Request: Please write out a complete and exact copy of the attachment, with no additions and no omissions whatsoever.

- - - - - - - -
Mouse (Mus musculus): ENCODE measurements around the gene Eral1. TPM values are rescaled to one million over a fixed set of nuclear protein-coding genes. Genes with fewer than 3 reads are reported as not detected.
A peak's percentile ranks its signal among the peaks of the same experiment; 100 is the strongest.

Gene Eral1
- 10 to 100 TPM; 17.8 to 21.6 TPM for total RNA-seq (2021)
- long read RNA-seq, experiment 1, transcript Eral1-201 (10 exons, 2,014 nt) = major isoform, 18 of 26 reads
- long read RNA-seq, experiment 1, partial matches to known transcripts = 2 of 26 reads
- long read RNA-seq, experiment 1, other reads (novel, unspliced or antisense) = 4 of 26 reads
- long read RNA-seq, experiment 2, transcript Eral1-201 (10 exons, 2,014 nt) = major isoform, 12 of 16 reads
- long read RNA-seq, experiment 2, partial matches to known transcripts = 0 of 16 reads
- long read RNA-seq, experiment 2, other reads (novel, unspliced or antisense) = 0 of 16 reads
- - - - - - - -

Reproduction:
Mouse (Mus musculus): ENCODE measurements around the gene Eral1. TPM values are rescaled to one million over a fixed set of nuclear protein-coding genes. Genes with fewer than 3 reads are reported as not detected.
A peak's percentile ranks its signal among the peaks of the same experiment; 100 is the strongest.

Gene Eral1
- 10 to 100 TPM; 17.8 to 21.6 TPM for total RNA-seq (2021)
- long read RNA-seq, experiment 1, transcript Eral1-201 (10 exons, 2,014 nt) = major isoform, 18 of 26 reads
- long read RNA-seq, experiment 1, partial matches to known transcripts = 2 of 26 reads
- long read RNA-seq, experiment 1, other reads (novel, unspliced or antisense) = 4 of 26 reads
- long read RNA-seq, experiment 2, transcript Eral1-201 (10 exons, 2,014 nt) = major isoform, 12 of 16 reads
- long read RNA-seq, experiment 2, partial matches to known transcripts = 0 of 16 reads
- long read RNA-seq, experiment 2, other reads (novel, unspliced or antisense) = 0 of 16 reads